Now that winter is approaching, it’s better to be prepared now rather than later. It reminds me of the time I moved from Florida to upstate New York. I was wholly unprepared for what seemed to be a new ice age! By the end of November, when the first blizzard hit, not a single snow blower could be found for purchase locally, and all the contract plow operators were already booked for the season. Needless to say, I got quite a bit of exercise that winter…and a little pain too.
But the reason for my post is obviously geared toward concrete, and I want to share a few pointers with regards to snow removal, de-icing and care of exterior concrete. It is still fresh in my head as we completed a job a few weeks ago, with a decorative overlay to restore a concrete slab that had been through some serious winter torture. The maintenance people had used an enormous amount of rock salt and ice chippers to control the amount of snow and ice on the concrete. It did some serious damage, with much of the surface flaking off. The slab in question was a raised balcony and replacement would be an extremely difficult, messy and expensive option. Luckily we were able to restore it to like new and give it a decorative finish with a polymer cement overlay, but the owners were given a little instruction to prevent their maintenance staff from causing them further grief.
In case you missed my article on “Concrete Problems and Causes” I will paraphrase the section on the use of de-icing salts…
Concrete that is subjected to use of deicing salts combined with freeze-thaw conditions are prone to scaling. The National Research Council’s Strategic Highway Research Program tested deicing salts to see how they would etch and destroy concrete. The tests were interesting. It appears that magnesium chloride did the least amount of damage. Calcium chloride caused 26 times more damage to the concrete than magnesium chloride. Regular rock salt, sodium chloride, caused an astonishing 63 times more damage. If the tests were accurate, it appears that it may be worth the extra money to purchase and use magnesium chloride. Even still, your driveway will track rock salt from the roads, and it will concentrate in your garage where the snow/salt slurry collects and evaporates.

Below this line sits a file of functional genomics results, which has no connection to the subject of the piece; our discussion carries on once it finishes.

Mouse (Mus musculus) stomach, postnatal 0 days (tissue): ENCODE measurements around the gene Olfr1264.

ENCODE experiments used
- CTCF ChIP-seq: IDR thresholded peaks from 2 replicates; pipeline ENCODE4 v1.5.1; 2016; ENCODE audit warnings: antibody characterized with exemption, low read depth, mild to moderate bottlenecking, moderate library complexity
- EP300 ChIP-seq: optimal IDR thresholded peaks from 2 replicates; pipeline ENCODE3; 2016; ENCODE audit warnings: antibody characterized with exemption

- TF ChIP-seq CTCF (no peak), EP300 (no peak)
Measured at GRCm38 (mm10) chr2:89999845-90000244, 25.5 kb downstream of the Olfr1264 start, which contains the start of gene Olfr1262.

It is this reason why we see many untreated garage floors up north here that have scaled concrete floors. This is the perfect reason to have us install an epoxy floor in your garage. It is impervious to salt damage, makes it very easy to clean, and will keep your garage floor in great looking condition for many years.
Decorative concrete is not as prone to scaling from the freeze thaw/salt relationship generally because the project is finished off with an acrylic sealer. The sealer keeps the salts from penetrating the surface and becoming a problem. This is just one of the reasons exterior decorative concrete should be resealed every three years. So, the type of salt used on decorative finishes is not as much an issue as it is on unsealed concrete.
Snow removal on decorative concrete must be done without the use of metal blades. That includes metal snow shovels, ice picks and chippers, metal bladed snow throwers, and steel plows. Use a plastic show shovel or a snow blower with rubber blade. Contact your snow removal contractor and make sure they are using a urethane blade guard on their plow if you have decorative concrete on your driveway. Use of de-icing agents rather ice chippers or picks is a must.
You might not notice when grey concrete has minor imperfections or is scratched and abraded. On decorative concrete you will I can guarantee that. How bad will be determined by the process; whether color hardener or integral color was used, or if the surface was stained. You may not notice it as much if integral color was used because color will be present throughout the concrete, but with color hardener or stains, the color is only present on the surface, so once it’s worn off, it will become unattractive pretty quick. Even with integral coloring, it will be noticeable because when the surface becomes abraded the sealer is removed and the concrete will take on a lighter appearance than the surrounding concrete. This is because the sealer will darken the concrete when applied, much like it does when it gets wet.
So, the bottom line is take good care of your concrete and it will last a long time. If you don’t I have a good feeling you and I will be meeting for a quote next spring. While we at Abstract Concrete don’t ever turn down the opportunity for work, we would much prefer not to do repair work…you already paid for your decorative treatment the first time.